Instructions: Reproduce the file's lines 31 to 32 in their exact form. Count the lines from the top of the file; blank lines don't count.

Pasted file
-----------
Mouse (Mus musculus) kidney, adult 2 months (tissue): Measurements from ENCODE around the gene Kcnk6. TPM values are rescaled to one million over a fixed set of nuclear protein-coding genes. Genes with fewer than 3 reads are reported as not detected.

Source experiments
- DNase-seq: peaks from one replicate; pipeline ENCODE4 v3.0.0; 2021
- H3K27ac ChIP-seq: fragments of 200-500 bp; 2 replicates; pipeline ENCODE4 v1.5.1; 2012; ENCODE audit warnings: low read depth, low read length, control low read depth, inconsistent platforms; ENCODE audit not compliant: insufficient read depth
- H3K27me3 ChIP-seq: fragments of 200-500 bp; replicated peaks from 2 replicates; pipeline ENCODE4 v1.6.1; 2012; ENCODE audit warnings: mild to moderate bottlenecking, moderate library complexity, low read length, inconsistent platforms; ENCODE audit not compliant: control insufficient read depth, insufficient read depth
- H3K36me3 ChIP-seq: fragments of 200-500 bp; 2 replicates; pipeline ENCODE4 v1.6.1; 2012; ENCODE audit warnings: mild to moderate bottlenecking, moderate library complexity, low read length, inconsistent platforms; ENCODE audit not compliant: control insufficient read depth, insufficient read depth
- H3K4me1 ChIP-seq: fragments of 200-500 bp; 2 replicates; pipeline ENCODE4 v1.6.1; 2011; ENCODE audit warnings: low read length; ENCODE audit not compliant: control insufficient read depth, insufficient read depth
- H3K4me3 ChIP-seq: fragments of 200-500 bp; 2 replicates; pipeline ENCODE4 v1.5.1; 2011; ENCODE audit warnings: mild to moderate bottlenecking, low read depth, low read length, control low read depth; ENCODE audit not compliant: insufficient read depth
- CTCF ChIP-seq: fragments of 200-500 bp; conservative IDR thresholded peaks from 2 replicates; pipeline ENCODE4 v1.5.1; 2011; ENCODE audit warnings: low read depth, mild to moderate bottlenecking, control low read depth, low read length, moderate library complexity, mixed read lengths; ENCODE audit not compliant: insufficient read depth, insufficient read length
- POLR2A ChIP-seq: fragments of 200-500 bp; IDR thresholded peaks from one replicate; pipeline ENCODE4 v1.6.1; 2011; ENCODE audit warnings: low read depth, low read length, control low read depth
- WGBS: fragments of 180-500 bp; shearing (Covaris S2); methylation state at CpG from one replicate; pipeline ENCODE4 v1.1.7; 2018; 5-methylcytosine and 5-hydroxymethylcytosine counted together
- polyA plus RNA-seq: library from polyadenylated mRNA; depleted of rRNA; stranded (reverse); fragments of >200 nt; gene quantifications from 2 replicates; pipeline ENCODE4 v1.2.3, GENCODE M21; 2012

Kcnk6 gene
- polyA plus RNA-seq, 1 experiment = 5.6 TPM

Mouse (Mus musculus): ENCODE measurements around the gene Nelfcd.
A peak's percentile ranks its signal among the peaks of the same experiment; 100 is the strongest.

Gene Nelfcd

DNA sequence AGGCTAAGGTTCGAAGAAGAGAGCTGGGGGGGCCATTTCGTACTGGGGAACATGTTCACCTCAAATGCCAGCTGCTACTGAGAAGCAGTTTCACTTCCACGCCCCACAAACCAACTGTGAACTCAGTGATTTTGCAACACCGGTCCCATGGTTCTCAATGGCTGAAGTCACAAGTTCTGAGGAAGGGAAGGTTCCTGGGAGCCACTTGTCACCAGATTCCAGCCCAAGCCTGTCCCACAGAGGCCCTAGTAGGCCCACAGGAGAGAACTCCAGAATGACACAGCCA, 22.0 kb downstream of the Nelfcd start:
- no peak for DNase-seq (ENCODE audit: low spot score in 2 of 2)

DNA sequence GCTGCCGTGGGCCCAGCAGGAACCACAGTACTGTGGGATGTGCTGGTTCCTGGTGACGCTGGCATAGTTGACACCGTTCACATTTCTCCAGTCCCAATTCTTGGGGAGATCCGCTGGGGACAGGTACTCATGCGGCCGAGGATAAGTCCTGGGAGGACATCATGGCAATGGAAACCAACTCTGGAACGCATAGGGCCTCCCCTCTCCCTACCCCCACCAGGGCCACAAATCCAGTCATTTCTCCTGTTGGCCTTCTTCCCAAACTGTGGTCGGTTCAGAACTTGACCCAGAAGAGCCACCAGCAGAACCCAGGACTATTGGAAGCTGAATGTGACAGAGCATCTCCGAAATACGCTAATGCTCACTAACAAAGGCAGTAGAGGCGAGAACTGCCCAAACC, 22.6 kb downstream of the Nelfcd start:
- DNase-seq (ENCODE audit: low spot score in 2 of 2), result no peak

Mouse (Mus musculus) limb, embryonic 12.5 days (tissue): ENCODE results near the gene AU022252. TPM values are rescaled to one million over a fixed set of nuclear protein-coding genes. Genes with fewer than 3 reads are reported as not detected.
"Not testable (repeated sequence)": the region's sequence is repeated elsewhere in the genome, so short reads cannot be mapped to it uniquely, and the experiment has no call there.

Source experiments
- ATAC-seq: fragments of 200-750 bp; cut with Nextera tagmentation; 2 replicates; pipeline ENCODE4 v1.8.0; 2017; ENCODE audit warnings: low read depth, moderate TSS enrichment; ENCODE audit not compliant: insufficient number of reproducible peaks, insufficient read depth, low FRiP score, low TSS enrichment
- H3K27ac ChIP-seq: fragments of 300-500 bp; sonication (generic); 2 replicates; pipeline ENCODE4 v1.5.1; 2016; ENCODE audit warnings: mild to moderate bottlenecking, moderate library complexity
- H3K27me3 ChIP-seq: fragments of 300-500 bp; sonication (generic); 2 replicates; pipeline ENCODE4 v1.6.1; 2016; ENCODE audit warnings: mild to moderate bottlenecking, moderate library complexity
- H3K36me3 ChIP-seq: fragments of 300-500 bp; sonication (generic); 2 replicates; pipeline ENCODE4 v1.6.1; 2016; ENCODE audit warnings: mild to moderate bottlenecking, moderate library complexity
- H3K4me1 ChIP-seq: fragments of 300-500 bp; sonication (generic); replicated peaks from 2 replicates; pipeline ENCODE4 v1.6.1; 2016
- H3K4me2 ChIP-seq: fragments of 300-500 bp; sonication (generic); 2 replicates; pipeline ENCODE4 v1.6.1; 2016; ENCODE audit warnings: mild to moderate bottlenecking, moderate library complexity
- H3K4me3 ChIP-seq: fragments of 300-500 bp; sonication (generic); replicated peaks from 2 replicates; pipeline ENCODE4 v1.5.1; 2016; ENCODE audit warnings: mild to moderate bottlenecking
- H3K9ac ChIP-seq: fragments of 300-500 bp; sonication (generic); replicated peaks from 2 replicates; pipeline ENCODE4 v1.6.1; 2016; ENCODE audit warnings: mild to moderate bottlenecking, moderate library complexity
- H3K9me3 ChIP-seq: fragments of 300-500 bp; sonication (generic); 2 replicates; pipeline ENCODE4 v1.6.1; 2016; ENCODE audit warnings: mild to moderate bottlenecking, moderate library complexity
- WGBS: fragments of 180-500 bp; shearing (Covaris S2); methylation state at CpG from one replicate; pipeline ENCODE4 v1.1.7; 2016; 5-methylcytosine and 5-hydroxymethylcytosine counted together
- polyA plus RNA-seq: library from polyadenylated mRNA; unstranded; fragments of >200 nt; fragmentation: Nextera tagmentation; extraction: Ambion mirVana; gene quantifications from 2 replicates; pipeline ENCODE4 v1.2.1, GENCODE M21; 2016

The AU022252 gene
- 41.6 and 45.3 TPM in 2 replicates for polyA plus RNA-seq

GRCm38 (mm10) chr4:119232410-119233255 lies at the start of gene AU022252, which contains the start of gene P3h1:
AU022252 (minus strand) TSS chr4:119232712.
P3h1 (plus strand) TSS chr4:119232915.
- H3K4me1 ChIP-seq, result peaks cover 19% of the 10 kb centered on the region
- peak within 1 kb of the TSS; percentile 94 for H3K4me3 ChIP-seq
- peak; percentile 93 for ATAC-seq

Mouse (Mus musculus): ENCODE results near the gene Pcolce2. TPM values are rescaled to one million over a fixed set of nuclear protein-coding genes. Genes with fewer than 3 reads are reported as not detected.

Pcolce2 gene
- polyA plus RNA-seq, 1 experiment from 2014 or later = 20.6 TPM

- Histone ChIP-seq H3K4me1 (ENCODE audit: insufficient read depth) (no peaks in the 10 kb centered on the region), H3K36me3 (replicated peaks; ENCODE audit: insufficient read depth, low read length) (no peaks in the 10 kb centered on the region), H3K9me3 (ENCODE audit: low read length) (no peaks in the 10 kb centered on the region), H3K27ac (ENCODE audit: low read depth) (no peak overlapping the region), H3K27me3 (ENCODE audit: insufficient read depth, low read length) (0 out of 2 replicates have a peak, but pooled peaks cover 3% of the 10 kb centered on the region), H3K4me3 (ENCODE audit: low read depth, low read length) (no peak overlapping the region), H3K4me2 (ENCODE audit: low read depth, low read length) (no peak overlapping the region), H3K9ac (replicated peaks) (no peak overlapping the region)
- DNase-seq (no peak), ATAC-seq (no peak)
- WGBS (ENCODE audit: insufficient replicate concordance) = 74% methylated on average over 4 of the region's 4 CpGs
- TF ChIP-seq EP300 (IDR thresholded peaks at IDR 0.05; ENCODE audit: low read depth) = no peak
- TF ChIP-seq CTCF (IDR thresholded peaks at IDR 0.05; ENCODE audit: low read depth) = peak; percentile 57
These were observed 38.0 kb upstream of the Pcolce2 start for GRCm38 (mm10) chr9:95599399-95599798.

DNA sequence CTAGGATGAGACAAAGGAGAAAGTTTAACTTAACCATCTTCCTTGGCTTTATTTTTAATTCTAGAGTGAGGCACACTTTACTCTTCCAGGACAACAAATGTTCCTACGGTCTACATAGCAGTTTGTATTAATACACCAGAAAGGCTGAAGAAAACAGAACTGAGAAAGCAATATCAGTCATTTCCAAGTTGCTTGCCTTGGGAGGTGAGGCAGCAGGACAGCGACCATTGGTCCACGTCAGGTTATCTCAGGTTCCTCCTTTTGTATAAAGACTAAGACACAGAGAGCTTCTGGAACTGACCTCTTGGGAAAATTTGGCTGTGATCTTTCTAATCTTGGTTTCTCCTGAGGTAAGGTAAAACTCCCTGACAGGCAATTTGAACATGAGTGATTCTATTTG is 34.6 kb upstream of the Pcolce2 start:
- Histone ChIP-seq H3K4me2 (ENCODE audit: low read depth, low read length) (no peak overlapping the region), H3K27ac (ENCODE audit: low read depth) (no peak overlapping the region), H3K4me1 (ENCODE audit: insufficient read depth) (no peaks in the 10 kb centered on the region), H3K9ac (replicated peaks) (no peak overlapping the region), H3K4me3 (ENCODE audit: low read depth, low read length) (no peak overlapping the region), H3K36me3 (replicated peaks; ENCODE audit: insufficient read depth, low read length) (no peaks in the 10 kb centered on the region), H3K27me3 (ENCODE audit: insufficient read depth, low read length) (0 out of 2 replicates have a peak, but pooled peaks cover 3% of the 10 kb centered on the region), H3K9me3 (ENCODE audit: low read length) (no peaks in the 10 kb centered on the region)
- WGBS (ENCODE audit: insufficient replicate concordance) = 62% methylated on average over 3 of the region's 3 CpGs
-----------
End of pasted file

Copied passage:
- H3K4me3 ChIP-seq: fragments of 300-500 bp; sonication (generic); replicated peaks from 2 replicates; pipeline ENCODE4 v1.5.1; 2016; ENCODE audit warnings: mild to moderate bottlenecking
- H3K9ac ChIP-seq: fragments of 300-500 bp; sonication (generic); replicated peaks from 2 replicates; pipeline ENCODE4 v1.6.1; 2016; ENCODE audit warnings: mild to moderate bottlenecking, moderate library complexity